- Credit: Mecum

Ford Edsel - the costliest automotive mistake in history

Wrong data, wrong car, wrong timing or something else entirely?

Surveys don't lie . . mostly

Edsel was born as a separate brand, marketed by Ford Motor Company with one very serious objective - to gain more market share. It was named after Edsel Ford, son of Henry Ford, the founding father and it was another name to add into the existing network of sub-brands, along with Mercury and Lincoln in 1958.

Credit: Mecum

Credit: Mecum

The market back then was ruthless with brands like Buick, Oldsmobile, Pontiac, Dodge, and DeSoto constantly gaining ground. To make the right decision about the next competitive step, Ford commissioned a team to survey the customer's needs. It's a standard practice even today, but Ford were regularly criticised of making incorrect surveys with their data correlating more towards the company's image, rather than the actual market demands.

Credit: Mecum

Credit: Mecum

Ford's executives would not allow to be influenced by critics and went ahead with the survey results. A starting line with seven models was introduced, including convertibles, estates and large family saloons. Offering luxury, technology and innovations, Ford had positioned the Edsel division high into the midrange segment. Teletouch, a unique feature at the time was offered as a groundbreaking innovation, putting the gearbox controls on the steering wheel hub, to give the Edsel individual personality.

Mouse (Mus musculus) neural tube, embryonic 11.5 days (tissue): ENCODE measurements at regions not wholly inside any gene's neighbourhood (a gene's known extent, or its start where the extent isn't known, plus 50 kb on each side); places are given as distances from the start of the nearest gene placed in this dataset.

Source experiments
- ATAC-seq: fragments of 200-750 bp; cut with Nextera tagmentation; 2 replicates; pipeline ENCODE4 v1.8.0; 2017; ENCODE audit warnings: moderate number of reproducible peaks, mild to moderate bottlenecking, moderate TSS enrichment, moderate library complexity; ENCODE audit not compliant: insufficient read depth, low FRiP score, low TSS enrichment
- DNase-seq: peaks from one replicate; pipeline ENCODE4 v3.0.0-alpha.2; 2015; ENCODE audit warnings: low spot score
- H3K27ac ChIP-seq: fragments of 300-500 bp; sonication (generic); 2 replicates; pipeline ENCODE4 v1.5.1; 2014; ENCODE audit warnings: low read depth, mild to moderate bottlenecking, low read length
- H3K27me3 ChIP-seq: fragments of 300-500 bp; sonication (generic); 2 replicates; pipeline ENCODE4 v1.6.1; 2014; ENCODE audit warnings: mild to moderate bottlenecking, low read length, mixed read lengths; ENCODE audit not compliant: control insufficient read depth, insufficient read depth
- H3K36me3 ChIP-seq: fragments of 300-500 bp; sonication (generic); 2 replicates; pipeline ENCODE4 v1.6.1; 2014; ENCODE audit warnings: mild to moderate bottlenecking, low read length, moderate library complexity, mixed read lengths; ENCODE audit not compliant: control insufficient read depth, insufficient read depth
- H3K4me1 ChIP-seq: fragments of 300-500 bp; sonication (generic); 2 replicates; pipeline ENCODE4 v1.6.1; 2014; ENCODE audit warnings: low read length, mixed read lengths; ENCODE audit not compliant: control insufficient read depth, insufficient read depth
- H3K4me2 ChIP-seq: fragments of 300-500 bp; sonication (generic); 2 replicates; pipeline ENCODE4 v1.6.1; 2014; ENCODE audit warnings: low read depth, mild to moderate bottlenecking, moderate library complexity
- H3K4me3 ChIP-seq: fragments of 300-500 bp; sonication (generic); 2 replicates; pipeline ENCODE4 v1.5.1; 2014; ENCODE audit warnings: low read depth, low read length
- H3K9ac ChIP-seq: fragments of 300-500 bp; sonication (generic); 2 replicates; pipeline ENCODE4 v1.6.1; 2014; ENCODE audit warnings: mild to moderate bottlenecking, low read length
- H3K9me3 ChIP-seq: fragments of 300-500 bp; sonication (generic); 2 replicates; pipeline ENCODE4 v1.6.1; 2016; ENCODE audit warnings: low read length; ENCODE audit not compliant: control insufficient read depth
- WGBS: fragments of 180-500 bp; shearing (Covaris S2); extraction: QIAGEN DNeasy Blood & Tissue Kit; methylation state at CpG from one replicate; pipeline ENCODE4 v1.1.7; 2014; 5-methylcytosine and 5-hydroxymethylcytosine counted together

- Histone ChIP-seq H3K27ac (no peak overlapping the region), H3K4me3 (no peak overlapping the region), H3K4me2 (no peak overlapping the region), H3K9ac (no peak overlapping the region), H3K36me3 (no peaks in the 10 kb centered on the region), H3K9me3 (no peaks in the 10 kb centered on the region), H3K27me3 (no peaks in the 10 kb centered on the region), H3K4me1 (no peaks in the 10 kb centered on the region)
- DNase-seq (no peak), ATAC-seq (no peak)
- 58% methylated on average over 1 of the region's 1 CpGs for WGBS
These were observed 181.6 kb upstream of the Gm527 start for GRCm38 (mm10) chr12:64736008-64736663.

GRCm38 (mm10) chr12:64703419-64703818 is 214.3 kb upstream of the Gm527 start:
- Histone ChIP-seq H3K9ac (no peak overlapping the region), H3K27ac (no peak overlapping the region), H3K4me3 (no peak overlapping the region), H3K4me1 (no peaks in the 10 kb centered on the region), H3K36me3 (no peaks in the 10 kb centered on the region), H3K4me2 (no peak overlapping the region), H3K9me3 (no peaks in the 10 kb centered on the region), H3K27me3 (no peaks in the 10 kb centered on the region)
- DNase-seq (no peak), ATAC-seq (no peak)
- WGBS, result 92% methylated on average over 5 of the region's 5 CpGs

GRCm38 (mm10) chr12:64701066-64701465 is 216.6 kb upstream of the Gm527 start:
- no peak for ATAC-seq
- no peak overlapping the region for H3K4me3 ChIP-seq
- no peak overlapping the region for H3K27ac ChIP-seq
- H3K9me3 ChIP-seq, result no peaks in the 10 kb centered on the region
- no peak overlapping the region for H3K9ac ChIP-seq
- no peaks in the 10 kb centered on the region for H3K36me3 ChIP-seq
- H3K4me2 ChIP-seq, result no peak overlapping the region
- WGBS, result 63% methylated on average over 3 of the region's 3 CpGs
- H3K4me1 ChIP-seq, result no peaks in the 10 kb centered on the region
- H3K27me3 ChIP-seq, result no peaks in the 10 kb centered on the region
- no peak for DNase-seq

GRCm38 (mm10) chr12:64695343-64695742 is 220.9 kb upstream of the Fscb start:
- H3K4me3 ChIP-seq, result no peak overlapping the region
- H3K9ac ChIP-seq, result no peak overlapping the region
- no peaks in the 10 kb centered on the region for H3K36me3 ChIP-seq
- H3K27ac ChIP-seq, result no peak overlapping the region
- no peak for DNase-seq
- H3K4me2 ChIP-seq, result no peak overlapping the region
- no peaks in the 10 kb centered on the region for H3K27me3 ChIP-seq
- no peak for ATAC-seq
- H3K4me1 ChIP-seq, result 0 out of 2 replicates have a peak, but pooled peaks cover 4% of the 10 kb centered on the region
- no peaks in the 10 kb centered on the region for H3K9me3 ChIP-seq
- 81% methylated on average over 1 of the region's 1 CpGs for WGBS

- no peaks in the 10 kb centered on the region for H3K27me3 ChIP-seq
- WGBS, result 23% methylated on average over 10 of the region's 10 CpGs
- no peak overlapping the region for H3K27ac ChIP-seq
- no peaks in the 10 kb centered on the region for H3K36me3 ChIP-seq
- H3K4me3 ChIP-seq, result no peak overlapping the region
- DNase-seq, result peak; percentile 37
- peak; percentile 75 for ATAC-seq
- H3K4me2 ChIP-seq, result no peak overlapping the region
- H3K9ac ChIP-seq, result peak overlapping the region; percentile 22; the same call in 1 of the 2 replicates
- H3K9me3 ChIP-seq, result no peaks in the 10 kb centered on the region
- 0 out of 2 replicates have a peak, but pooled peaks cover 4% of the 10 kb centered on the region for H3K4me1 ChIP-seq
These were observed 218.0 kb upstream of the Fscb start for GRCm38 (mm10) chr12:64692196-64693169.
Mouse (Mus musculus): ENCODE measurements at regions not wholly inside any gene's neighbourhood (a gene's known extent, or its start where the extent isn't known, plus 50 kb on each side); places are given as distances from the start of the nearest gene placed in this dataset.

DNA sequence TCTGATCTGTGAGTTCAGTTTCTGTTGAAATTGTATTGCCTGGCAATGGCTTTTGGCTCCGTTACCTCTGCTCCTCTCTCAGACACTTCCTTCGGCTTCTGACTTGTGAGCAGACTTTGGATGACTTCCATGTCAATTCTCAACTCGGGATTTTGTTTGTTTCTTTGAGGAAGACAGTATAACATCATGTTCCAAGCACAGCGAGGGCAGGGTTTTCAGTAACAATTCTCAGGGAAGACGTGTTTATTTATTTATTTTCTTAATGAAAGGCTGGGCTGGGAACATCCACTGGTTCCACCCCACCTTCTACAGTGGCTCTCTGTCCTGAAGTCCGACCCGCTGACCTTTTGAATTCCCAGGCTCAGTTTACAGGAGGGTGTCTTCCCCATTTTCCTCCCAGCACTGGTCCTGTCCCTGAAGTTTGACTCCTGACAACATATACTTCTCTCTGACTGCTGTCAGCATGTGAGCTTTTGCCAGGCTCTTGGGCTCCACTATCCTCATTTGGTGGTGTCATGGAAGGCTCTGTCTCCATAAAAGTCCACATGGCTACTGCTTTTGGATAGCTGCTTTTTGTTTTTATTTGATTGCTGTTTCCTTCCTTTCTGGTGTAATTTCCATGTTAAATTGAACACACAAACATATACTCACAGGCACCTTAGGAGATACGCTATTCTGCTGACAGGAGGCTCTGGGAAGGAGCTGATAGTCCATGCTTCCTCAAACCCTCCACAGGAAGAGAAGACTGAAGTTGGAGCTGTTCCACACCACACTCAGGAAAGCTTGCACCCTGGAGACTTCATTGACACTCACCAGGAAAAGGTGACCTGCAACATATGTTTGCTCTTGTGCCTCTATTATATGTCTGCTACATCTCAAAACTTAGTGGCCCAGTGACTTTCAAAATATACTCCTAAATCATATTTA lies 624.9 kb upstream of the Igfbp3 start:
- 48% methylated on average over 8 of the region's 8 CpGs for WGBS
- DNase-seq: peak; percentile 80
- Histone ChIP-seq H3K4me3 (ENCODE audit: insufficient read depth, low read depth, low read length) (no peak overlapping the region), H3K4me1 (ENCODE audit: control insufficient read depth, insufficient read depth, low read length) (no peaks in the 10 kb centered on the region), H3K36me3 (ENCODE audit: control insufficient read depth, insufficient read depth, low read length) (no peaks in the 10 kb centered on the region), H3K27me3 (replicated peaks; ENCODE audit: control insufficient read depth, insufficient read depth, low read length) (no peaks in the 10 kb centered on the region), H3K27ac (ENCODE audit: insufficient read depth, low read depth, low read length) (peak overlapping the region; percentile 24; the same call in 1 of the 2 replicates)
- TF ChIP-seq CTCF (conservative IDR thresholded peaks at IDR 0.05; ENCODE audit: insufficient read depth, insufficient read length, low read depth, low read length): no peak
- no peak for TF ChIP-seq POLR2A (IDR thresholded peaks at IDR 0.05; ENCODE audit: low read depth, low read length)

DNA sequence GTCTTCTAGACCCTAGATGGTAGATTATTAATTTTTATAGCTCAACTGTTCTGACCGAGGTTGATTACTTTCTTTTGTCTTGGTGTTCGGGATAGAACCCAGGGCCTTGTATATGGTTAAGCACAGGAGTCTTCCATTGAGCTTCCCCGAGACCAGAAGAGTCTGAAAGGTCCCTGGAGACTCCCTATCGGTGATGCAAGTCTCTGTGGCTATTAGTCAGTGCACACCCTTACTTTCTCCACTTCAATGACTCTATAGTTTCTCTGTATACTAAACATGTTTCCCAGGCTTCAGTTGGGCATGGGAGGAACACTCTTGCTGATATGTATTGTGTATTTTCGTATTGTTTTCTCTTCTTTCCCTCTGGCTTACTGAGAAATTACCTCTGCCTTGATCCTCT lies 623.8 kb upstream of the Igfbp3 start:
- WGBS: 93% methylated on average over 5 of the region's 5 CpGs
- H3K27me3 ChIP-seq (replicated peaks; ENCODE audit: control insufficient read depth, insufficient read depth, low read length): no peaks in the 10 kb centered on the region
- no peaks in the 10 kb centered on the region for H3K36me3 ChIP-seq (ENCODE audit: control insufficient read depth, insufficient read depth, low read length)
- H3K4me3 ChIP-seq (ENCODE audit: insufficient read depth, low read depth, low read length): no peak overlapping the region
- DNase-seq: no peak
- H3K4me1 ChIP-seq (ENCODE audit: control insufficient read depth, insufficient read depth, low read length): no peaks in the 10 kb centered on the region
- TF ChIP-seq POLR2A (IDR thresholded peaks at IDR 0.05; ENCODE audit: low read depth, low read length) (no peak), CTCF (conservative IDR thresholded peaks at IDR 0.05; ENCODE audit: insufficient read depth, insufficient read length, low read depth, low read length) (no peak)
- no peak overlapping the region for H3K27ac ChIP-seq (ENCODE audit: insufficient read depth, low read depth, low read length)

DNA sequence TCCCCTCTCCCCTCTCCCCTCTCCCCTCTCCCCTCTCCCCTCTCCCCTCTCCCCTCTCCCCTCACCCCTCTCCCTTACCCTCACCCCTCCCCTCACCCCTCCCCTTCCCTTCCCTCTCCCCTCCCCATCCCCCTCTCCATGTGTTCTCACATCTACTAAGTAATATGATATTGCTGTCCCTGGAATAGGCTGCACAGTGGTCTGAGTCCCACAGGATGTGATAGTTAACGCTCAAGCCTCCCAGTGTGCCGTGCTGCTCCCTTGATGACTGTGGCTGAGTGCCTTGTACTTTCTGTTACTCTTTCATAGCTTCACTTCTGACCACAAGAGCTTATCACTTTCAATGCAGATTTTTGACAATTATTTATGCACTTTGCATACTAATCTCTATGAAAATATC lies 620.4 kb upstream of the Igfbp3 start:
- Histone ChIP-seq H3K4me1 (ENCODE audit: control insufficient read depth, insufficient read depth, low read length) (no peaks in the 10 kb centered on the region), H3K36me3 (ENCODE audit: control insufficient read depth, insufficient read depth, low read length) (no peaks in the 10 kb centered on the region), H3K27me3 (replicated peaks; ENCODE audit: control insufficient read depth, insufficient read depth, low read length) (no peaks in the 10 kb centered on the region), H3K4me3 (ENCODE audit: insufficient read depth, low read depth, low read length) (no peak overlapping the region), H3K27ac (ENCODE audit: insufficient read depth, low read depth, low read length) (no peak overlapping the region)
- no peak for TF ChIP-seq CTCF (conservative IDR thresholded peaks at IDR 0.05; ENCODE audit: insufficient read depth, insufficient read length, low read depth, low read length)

Credit: Mecum

Credit: Mecum

So what exactly happened?

As Ford's executives found out later, the research group couldn't be bothered to make a survey with an actual group of potential customers, so they took the opinions internally, within Ford's own production circle. This meant the critics Ford had received over the years were well and truly founded, but this time the hit was staggering in both size and ferocity. This time, Ford seriously messed up!

Credit: Mecum

Credit: Mecum